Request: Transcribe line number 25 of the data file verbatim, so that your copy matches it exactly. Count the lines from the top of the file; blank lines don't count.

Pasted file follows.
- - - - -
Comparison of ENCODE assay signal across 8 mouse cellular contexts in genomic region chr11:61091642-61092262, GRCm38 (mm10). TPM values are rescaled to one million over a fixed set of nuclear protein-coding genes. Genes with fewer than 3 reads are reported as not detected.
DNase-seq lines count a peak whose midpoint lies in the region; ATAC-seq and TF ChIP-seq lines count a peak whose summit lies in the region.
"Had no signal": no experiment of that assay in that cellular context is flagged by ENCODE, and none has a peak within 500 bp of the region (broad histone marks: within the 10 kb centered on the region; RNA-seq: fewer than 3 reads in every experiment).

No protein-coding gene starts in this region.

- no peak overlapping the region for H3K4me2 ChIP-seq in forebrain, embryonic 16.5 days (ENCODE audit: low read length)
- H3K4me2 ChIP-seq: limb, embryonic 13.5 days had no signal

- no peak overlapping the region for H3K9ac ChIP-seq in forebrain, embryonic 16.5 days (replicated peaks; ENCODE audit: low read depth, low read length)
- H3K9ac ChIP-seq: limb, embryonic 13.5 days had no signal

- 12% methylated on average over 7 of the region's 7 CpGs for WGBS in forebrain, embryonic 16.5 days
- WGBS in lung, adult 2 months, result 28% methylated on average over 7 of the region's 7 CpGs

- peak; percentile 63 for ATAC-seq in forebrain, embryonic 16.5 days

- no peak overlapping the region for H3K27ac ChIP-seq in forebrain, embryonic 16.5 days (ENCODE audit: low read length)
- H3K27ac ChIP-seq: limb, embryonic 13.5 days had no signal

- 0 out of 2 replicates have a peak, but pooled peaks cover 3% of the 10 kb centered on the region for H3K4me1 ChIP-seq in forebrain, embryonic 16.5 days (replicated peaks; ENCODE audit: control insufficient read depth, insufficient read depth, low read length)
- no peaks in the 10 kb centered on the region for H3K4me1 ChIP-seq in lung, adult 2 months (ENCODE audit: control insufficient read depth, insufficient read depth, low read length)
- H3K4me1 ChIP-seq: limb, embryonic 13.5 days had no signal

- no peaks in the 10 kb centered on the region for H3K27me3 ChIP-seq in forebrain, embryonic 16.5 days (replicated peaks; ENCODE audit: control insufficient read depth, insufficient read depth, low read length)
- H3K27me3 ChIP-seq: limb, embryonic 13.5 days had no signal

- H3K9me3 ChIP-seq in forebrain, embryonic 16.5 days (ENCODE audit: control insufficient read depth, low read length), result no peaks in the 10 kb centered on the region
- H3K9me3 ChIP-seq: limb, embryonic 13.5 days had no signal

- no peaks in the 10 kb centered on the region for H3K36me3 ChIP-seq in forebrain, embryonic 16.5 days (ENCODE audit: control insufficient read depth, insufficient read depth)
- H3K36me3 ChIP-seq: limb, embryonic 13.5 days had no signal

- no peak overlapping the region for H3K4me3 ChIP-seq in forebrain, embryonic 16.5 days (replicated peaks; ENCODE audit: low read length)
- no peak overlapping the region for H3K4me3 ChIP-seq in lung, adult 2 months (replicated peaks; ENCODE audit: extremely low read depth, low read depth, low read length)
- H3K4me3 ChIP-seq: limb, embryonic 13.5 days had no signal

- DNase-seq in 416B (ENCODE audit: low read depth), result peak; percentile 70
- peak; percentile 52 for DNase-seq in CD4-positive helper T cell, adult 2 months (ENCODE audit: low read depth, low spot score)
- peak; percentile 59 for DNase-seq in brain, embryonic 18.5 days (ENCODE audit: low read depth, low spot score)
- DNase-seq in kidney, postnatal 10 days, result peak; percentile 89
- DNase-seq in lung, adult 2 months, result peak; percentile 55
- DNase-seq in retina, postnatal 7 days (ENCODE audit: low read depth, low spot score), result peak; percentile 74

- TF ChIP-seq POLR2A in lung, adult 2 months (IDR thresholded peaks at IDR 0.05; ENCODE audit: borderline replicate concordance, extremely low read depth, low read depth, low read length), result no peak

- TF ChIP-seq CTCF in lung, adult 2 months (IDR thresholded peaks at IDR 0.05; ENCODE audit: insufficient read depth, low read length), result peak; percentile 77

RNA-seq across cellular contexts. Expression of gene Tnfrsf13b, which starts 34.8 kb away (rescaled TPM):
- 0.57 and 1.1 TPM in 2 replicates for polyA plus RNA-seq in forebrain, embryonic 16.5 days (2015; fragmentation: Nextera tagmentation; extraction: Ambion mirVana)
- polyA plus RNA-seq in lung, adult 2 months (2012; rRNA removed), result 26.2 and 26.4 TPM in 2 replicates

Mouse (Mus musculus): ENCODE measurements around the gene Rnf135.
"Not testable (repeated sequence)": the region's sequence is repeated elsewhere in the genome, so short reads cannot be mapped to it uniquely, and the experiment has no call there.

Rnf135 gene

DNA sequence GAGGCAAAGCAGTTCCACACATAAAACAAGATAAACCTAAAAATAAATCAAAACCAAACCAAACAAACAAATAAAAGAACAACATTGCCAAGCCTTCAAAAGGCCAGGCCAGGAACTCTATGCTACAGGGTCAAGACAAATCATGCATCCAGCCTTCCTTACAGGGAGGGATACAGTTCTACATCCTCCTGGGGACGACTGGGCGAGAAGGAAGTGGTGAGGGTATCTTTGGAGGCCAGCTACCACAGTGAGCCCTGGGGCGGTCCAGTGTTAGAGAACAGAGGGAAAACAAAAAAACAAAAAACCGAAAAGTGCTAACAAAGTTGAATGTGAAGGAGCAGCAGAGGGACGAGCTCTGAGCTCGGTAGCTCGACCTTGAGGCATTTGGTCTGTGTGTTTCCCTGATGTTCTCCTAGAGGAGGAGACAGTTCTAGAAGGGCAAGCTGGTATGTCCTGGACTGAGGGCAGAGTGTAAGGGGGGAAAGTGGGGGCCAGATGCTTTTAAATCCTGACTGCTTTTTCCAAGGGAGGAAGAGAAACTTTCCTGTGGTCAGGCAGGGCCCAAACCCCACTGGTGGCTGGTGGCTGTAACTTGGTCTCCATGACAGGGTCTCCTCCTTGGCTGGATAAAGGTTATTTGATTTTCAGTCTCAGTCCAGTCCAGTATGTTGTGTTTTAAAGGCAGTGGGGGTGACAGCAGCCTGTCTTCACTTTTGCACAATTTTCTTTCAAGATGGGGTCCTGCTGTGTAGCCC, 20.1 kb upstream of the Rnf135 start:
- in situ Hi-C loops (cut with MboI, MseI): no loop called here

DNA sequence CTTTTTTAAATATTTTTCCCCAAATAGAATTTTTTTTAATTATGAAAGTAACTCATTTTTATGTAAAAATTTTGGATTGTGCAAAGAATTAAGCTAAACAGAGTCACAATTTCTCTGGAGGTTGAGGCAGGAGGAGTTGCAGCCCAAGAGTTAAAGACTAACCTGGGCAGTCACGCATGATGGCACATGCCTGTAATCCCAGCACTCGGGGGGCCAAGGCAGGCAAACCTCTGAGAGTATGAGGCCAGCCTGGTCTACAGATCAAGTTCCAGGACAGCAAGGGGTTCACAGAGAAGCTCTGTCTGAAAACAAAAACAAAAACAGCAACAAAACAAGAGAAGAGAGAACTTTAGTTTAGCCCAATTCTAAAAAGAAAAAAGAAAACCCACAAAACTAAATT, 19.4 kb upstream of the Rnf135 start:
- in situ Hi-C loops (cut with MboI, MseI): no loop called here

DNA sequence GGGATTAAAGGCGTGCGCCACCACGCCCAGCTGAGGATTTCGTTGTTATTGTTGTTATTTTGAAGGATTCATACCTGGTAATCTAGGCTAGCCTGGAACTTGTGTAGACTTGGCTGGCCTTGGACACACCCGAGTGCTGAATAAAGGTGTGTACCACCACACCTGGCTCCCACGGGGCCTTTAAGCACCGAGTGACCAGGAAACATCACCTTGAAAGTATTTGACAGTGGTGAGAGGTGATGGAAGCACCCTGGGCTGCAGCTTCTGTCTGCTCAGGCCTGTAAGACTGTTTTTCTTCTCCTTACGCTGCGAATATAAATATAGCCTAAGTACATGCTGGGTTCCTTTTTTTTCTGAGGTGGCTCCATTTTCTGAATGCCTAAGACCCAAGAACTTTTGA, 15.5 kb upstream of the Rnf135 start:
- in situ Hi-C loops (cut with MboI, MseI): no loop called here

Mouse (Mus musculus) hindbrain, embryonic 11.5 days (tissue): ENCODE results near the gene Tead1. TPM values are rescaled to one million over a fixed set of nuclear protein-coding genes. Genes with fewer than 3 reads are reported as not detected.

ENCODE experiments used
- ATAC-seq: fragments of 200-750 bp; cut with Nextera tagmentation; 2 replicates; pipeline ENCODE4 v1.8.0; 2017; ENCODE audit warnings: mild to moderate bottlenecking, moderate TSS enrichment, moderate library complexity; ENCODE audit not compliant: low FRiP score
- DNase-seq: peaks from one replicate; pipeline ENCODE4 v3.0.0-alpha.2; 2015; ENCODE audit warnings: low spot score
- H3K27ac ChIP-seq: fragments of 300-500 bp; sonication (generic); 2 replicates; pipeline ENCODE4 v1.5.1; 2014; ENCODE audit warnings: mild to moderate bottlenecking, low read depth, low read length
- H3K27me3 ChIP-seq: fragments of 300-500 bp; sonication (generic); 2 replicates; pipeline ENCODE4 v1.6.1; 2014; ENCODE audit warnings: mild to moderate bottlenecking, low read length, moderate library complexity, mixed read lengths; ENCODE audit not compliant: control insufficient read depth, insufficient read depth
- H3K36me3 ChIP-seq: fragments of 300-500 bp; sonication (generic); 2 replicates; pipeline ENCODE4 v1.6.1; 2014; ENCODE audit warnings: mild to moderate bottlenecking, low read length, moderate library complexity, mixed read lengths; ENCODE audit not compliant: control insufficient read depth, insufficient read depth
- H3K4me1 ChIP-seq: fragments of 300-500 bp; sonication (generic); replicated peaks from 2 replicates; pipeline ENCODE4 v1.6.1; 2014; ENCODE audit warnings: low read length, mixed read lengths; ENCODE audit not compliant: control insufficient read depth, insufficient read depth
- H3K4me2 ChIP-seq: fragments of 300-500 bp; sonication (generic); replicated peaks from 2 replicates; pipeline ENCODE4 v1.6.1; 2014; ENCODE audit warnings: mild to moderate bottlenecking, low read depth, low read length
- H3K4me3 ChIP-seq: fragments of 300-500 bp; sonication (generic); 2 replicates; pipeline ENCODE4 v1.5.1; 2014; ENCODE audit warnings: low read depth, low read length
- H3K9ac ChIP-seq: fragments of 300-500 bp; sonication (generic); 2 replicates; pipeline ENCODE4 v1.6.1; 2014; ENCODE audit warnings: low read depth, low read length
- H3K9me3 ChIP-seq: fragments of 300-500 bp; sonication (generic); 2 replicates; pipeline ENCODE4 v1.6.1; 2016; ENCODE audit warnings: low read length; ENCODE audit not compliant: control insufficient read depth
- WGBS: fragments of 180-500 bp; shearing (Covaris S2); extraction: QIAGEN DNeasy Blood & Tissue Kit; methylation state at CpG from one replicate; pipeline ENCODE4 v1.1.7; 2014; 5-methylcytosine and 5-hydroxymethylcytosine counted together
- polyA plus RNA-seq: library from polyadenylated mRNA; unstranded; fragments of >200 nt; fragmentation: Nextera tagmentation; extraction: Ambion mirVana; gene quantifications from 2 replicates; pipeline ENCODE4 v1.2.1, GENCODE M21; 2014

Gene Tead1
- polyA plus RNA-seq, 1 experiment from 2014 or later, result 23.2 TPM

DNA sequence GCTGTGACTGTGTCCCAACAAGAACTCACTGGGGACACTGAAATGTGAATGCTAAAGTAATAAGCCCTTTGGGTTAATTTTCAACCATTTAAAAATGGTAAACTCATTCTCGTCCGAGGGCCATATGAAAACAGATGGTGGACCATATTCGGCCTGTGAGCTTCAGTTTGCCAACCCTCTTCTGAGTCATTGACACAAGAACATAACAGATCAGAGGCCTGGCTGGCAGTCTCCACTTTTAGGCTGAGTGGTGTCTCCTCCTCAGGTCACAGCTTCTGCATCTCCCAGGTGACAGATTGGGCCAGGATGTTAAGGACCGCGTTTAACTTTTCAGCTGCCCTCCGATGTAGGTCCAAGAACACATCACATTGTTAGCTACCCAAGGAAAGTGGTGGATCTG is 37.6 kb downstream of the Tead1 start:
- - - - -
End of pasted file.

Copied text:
- H3K4me3 ChIP-seq: limb, embryonic 13.5 days had no signal